Amid a growing backlash against Asia Cement Corp’s (亞泥) business interests in Taiwan, the company yesterday took out front-page advertisements in several Chinese-language newspapers to announce that it would reduce its mining operations in Hualien County by 40 percent.
The company said it would restrict its mining operations in Sincheng Township (新城) to about 250 hectares, 150 hectares less than the 400 hectares that the government has approved.
It said it would also agree to conduct an environmental impact assessment on its mining operations if necessary, once a proposed revision of the Mining Act (礦業法) passes the legislature.
Photo: Lee Ching-hui, Taipei Times
The announcement came after Premier Lin Chuan (林全) on Wednesday said that the government would, in a week, review the renewal of the firm’s mining rights.
There has been widespread criticism of the company’s mining activities at the Sincheng site in the wake of the death of award-winning documentary filmmaker Chi Po-lin (齊柏林) on Saturday last week in a helicopter crash.
Chi’s aerial footage of the Sincheng site had caused public outcry.
An online petition against the extension of the company’s mining rights has collected more than 200,000 signatures, according to the Citizen of the Earth, Taiwan.
Asia Cement, a unit of Far Eastern Group (遠東集團), has had mining operations in eastern Taiwan for 60 years.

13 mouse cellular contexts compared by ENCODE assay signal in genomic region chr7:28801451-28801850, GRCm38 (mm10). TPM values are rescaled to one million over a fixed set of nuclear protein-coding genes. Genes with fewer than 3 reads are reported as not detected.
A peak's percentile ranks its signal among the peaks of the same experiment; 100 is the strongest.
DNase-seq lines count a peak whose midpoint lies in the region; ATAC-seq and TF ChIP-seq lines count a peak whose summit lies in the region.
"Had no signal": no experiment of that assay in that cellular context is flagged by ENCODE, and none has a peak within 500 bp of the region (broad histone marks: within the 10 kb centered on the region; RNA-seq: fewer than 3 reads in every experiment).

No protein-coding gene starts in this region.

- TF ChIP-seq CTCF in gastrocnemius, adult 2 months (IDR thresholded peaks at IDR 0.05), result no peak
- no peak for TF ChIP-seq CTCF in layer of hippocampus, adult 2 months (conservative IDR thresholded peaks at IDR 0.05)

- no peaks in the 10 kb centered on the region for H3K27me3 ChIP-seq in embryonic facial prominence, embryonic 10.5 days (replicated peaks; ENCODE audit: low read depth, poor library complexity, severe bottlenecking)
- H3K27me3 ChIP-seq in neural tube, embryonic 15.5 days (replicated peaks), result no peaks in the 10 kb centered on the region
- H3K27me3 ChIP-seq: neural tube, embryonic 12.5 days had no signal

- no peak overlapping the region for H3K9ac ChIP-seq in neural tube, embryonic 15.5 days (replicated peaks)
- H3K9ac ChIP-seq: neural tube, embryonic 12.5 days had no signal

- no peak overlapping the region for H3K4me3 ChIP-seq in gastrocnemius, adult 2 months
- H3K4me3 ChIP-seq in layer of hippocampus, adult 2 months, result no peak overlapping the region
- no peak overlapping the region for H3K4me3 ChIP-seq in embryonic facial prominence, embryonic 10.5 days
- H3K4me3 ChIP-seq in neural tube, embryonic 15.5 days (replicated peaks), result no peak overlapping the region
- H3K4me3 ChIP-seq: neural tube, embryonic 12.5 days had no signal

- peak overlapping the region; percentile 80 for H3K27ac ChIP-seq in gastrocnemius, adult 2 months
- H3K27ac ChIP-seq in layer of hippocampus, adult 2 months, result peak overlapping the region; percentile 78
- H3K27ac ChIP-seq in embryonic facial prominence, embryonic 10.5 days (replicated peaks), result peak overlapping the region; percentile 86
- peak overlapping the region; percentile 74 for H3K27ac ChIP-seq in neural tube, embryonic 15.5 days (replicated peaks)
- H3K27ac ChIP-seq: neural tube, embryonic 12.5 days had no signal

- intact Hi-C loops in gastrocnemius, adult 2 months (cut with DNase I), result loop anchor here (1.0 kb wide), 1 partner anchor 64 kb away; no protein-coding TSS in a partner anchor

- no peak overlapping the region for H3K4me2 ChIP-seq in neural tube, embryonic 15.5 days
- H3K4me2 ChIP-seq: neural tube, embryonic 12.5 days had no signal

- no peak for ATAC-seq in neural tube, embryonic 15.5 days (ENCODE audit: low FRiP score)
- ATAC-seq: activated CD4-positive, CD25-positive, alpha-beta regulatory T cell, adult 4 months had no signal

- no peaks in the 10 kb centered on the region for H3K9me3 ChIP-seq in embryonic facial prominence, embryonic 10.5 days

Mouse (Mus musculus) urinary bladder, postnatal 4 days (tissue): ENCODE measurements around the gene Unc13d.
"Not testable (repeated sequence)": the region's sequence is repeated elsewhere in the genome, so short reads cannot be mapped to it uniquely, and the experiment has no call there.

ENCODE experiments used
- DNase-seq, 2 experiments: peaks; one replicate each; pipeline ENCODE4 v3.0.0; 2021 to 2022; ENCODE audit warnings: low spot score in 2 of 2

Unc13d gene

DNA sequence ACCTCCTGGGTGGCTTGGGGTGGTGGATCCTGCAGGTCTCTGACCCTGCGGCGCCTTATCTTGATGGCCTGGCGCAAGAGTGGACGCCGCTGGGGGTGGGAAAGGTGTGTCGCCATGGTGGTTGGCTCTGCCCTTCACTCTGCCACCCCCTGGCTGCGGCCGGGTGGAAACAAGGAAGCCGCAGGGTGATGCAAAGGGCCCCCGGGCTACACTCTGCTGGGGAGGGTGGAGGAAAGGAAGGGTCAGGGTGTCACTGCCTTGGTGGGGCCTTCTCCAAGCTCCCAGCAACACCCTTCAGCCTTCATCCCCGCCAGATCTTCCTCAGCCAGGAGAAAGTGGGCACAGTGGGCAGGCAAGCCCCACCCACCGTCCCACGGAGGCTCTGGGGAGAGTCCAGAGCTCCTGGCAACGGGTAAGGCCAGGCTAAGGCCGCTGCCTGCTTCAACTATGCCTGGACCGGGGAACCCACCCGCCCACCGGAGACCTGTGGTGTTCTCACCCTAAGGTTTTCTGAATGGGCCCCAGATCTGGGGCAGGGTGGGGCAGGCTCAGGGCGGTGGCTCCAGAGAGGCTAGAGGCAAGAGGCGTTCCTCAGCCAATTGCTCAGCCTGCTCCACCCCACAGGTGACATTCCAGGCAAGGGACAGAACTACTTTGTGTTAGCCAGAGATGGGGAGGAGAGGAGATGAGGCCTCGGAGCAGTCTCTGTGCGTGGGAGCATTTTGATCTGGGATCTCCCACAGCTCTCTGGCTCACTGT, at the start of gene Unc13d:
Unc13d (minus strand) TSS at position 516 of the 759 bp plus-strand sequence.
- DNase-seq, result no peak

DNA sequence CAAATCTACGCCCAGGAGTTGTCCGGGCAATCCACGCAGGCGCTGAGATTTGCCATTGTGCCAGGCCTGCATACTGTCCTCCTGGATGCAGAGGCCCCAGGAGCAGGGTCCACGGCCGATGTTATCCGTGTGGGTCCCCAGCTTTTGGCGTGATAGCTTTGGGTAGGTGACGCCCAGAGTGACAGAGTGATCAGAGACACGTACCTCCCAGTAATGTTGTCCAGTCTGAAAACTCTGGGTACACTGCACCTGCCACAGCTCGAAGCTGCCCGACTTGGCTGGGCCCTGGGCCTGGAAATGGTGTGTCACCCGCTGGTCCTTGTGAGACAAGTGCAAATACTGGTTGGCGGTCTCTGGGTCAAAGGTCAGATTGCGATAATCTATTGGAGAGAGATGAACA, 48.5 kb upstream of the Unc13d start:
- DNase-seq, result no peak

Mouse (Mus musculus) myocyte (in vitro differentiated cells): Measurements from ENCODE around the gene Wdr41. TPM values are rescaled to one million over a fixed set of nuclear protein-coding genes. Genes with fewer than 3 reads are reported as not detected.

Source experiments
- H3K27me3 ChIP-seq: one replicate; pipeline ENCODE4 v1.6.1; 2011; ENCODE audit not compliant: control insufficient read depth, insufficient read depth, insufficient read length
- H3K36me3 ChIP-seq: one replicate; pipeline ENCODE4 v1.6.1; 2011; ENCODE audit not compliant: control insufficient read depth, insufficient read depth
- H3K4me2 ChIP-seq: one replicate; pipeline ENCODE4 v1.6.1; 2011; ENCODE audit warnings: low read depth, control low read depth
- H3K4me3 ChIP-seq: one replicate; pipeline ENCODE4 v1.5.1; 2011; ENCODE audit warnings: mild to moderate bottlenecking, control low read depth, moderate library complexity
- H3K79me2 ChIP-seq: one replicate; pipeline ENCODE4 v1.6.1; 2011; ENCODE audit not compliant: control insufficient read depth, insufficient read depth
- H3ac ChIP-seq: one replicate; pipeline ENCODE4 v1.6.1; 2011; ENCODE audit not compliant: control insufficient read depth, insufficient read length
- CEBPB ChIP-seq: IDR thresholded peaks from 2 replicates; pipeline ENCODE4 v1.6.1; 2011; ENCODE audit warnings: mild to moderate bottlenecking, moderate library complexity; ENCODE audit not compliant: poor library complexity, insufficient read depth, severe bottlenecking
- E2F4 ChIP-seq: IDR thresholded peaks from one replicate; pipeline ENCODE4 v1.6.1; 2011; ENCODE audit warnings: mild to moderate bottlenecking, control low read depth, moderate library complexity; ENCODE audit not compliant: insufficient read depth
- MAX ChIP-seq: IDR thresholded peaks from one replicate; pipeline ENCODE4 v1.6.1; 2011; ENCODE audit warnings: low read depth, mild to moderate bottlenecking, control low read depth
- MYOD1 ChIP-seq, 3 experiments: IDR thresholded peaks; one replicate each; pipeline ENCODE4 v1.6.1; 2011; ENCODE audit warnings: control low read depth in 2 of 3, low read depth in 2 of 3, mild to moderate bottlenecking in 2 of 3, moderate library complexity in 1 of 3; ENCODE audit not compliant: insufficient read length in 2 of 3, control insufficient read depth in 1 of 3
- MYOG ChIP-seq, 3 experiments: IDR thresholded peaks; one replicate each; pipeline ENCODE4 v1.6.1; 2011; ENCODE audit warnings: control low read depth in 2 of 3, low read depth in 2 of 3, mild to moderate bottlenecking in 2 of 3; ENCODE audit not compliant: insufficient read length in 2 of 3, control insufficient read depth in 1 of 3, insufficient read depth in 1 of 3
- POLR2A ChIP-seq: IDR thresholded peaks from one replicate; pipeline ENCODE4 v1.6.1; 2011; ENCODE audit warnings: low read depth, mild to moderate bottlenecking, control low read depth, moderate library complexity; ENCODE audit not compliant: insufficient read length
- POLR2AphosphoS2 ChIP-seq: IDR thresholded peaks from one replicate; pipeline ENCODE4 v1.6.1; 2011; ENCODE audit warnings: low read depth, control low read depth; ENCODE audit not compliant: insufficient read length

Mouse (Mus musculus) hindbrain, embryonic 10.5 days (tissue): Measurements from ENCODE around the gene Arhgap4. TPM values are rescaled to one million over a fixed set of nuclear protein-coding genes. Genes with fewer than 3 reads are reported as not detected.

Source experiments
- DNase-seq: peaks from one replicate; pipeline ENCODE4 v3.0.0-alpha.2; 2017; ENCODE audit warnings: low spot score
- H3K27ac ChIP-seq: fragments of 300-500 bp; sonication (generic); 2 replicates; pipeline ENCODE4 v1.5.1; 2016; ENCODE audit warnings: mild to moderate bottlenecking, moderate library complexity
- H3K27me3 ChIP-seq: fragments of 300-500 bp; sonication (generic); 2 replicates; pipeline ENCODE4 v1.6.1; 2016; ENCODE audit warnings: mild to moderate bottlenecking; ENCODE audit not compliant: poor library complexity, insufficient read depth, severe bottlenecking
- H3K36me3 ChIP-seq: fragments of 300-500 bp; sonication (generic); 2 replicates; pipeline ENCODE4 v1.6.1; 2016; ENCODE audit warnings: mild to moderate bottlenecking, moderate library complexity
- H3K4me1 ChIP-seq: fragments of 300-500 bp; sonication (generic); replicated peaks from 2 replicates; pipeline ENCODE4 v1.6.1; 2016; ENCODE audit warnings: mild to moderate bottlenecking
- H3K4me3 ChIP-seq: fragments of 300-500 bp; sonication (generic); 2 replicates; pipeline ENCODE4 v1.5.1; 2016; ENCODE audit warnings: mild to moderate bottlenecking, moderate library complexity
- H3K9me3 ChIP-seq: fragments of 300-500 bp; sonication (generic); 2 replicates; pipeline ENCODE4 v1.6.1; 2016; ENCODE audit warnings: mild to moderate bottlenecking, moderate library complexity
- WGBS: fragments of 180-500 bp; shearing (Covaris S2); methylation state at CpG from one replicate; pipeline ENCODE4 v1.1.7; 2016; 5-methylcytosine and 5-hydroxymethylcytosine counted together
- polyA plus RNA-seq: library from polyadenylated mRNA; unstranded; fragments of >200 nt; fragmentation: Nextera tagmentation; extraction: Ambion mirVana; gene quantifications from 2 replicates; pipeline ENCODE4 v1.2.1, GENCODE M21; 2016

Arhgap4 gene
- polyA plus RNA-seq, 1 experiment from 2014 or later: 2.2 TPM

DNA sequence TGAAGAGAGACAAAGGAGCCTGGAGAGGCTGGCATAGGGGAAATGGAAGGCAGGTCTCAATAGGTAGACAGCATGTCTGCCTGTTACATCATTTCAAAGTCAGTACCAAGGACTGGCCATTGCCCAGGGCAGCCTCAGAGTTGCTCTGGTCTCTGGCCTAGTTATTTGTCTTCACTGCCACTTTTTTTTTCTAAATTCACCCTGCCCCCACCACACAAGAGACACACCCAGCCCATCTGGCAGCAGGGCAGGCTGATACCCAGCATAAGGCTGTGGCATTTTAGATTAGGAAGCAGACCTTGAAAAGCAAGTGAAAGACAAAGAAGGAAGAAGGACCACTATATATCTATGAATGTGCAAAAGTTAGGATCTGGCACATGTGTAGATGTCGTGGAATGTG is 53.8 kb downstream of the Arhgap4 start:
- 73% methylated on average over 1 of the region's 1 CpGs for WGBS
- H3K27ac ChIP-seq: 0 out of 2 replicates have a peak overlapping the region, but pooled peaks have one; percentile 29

The Sincheng site, which includes a 25 hectare quarry in Taroko National Park, constitutes one of the nation’s largest cement suppliers.
“Far Eastern would not withdraw investments from Taiwan [despite the event],” group chairman Douglas Hsu (徐旭東) told reporters yesterday at an annual general meeting of Far Eastern International Bank (遠東銀行) in Taipei.
The bank is also a subsidiary of the group.
The nation’s economic situation is “acceptable,” he said, adding that the group would continue all the ongoing investment projects in the domestic market.
The Ministry of Economic Affairs in March approved an extension to the Asia Cement’s mining rights in the Sincheng operations for 20 more years without requiring the site to undergo an environmental impact assessment.
The revision of the Mining Act to require an environmental impact review for any request for additional mining is expected to be submitted to the Legislative Yuan after the next session starts in September.
An ongoing review of 42 mining projects is to be suspended until an amendment to the act is finished, according to the Cabinet
Shares of Asia Cement have fallen 4.72 percent from a week earlier, and fell 0.19 percent to close yesterday at NT$26.25 in Taipei trading.
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